The World Travel and Tourism Council has estimated a global loss of around 75 million jobs and $2.1 Trillion in revenue. If we were to rank the various major sectors of the economy, travel and tourism are among the most affected. In addition to the roadblock put in place for different means of travel, hotels are also beginning to see tremendous losses. Larger, upscale hotels, which were the sites of frequent conventions, seminars, and meetings, have taken the biggest blow, with an approximate 15% drop in revenue per available room, while the cheaper, budget hotels have taken a hit of 8% on the same metric, although these economy-class hotels are not as likely to handle any sort of disruption to their income very well.


The estimates and projections so far point to a significant decrease of 25% or above even for the first quarter of 2020, including the first 2 months of relatively normal, uninterrupted business. Projections for the rest of the year are as bleak as ever too. Experts say this would by far be the worst figures that international tourism has seen since 1950 and would be an anti-climactic end to the sure but steady growth that the industry has seen from 2009.


Statements by the UNWTO Panel of Experts point to the gradual recovery of international demand in 2021. Domestic demand is expected to recover faster than international demand.


The Organisation for Economic Co-operation and Development(OECD), an association of 37 nations promoting economic growth and world trade, have revised their data projections to point towards a bleak-looking 60% decline in international tourism in 2020, with potential to go as far as 80% if there is no end in sight by December. Interestingly, International tourism within specific geographic areas (like the EU) is expected to rebound first, according to OECD, contrary to UNWTO projections.


To give credit where it's due, a few governmental bodies have recognized and acted upon the observation that tourism and travel is undeniably a major contributing factor to the economy, and can actually be used as a significantly important driving force in the long, strenuous climb back up to pre-COVID economic levels. Economy-wide stimulus packages are in place, and certain countries have also introduced tourism-specific helplines.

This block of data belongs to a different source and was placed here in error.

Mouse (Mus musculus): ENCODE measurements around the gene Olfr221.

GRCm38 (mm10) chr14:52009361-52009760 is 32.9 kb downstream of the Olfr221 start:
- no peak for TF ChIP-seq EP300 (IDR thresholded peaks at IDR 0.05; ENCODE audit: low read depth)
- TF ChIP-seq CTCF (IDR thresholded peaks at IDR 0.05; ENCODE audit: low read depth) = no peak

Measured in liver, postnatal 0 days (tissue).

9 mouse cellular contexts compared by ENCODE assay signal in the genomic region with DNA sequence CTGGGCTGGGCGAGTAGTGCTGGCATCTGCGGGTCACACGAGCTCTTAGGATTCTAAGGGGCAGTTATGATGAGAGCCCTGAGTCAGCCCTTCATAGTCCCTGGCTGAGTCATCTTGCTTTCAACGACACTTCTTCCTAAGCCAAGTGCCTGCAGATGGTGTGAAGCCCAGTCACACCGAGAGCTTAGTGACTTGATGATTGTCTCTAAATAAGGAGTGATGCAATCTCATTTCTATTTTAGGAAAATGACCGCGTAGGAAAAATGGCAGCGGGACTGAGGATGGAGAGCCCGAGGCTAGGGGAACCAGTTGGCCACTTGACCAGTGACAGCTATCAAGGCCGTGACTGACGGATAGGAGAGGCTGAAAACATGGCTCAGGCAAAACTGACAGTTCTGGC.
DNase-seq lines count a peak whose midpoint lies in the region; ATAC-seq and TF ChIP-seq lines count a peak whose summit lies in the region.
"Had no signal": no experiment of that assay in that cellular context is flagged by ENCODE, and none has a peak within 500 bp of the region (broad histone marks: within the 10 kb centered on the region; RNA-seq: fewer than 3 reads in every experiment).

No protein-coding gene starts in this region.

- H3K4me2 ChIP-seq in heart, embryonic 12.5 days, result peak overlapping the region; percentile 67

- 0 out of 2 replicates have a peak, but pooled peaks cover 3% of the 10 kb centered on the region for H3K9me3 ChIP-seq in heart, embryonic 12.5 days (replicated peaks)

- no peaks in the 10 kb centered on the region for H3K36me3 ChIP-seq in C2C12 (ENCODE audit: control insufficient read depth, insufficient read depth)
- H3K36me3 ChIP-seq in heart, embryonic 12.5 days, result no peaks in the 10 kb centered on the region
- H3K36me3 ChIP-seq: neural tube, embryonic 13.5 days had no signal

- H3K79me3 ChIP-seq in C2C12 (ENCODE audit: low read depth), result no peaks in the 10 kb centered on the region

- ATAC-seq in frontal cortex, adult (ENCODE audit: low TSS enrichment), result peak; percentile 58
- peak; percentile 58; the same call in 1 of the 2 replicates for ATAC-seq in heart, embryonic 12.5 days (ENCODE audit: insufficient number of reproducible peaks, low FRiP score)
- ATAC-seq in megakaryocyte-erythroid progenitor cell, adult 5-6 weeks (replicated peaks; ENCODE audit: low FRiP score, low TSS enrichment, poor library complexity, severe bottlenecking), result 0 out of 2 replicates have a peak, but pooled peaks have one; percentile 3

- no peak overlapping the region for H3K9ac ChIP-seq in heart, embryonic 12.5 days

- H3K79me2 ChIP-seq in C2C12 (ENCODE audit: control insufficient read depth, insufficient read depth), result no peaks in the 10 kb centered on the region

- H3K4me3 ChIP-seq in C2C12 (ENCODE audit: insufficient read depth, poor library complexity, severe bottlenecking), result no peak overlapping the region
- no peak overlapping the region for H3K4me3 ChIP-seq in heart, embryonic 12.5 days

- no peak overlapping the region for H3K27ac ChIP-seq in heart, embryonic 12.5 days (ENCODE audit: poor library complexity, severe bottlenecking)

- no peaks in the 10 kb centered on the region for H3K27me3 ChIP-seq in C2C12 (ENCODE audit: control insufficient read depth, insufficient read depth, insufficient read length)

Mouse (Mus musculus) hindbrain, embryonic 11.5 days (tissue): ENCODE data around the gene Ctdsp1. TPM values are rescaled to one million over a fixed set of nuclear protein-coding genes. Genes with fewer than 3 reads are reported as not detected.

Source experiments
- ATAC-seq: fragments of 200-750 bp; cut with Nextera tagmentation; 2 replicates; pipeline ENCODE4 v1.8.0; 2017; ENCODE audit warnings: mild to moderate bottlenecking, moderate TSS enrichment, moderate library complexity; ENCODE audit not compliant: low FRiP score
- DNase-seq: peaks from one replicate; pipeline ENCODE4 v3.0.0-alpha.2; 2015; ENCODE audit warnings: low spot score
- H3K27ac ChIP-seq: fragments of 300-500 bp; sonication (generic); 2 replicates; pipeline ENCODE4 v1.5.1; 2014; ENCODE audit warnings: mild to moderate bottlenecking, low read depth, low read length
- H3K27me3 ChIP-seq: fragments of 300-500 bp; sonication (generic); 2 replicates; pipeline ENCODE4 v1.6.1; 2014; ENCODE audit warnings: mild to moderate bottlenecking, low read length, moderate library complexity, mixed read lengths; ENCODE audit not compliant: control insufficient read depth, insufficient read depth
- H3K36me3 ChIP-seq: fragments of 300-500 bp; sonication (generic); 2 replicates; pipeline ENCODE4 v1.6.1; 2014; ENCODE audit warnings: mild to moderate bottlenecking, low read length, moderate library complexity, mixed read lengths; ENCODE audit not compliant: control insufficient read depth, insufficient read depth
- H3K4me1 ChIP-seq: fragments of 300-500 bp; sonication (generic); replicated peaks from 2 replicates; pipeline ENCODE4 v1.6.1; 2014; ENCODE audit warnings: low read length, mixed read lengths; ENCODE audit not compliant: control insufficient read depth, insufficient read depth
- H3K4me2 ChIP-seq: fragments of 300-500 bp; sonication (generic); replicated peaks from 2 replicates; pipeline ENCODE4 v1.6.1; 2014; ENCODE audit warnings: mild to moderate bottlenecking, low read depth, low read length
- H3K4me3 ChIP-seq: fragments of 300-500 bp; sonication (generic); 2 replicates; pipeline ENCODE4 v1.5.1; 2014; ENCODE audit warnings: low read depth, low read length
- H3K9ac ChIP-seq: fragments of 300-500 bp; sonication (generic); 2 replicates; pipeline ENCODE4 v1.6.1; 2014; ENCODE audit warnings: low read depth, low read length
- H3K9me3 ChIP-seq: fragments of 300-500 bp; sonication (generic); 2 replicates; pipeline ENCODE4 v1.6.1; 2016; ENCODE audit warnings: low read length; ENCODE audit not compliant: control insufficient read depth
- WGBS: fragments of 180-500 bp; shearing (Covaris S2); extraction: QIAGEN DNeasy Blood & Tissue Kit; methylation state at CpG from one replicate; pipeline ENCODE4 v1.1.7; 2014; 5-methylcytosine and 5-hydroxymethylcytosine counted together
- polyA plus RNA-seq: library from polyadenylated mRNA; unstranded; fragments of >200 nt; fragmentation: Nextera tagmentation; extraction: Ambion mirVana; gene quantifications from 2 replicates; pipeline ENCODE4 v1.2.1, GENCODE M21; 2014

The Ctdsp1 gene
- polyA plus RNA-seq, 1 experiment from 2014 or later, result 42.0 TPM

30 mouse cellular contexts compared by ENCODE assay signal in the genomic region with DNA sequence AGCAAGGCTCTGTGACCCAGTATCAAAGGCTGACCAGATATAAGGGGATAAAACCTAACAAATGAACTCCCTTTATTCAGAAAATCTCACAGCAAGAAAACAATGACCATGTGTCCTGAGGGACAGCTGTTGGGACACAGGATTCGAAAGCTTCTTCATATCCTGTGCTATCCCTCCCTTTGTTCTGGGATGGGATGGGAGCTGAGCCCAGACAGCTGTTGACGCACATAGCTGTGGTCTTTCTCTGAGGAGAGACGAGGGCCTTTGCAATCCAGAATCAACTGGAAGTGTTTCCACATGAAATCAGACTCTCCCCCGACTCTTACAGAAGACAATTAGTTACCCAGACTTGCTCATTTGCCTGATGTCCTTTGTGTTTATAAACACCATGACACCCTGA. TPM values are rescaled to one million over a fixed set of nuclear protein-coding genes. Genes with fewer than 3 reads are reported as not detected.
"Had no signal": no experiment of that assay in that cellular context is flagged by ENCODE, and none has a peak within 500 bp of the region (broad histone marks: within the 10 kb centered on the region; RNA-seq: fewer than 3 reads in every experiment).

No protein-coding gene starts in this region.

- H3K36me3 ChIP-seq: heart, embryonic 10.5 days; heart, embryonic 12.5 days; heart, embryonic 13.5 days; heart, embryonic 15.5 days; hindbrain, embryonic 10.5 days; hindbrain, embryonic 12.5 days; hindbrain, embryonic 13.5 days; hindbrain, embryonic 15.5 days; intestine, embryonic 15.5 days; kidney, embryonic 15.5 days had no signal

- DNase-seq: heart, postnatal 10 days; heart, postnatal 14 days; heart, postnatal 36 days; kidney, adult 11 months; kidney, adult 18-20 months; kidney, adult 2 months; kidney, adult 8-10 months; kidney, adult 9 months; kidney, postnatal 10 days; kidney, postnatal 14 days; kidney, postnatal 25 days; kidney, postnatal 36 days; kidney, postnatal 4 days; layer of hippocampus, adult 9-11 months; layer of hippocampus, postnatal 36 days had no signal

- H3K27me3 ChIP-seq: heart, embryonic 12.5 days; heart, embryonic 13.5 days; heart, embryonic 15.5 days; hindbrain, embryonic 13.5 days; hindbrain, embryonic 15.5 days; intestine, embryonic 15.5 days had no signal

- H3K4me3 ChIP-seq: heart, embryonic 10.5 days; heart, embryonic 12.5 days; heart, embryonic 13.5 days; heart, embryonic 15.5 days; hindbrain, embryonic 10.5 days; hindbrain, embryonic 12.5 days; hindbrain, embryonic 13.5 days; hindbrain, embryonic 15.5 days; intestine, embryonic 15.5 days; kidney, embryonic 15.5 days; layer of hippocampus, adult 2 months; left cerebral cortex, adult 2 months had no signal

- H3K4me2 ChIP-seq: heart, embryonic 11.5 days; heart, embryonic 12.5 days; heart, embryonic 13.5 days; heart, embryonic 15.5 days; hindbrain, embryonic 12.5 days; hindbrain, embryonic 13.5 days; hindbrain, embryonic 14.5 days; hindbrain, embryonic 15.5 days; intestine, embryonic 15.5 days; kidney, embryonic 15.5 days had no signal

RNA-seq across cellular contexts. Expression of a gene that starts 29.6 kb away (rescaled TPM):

Governments and the travel and tourism industry are focusing their efforts on:

  • Lifting travel restrictions and working with businesses to access liquidity supports, apply new health protocols for safe travel, and help to diversify their markets.

  • Restoring traveler confidence and stimulating demand with new safe and clean labels for the sector, information apps for visitors, and domestic tourism promotion campaigns.

  • Preparing comprehensive tourism recovery plans, to rebuild destinations, encourage innovation and investment, and rethink the tourism sector.

(Source: OECD)


Check out this detailed piece by OECD for future estimates for the recovery of travel and tourism starting mid-2021 at the earliest.



Most countries are now reopening everything and steadily replacing total lockdowns with universally mandated masking, enforcing social distancing. And the industry which has perhaps been hit the hardest, travel and tourism, to nobody's surprise, is still facing difficulty to get up and running. While air travel restrictions have been lifted more or less, although air traffic is still significantly down compared to usual levels, people by and large are still not willing to actively indulge and spend on tourism, opting to stick to the bare essentials and weather the storm out until a viable solution is in place to enable the population to return to their lives as usual.



The World Travel and Tourism Council(WTTC) states that tourism generates more than 10% of the global GDP. For such a huge contributor to our economy, the severe decline in figures, large-scale bankruptcy declarations, job losses, and lack of any corrigible income, does not paint a hopeful picture. There is light at the end of the tunnel though, but all sorts of businesses, big or small, working in this industry, have to be extremely smart with their finances, adopt new, innovative measures to give themselves a chance to bounce back, take their services to the digital world and invest heavily in novel digital marketing strategies.


Financial measures are being taken by a few governments and institutions, special mention here to the European Parliament for their legislations. Time will tell what lies ahead.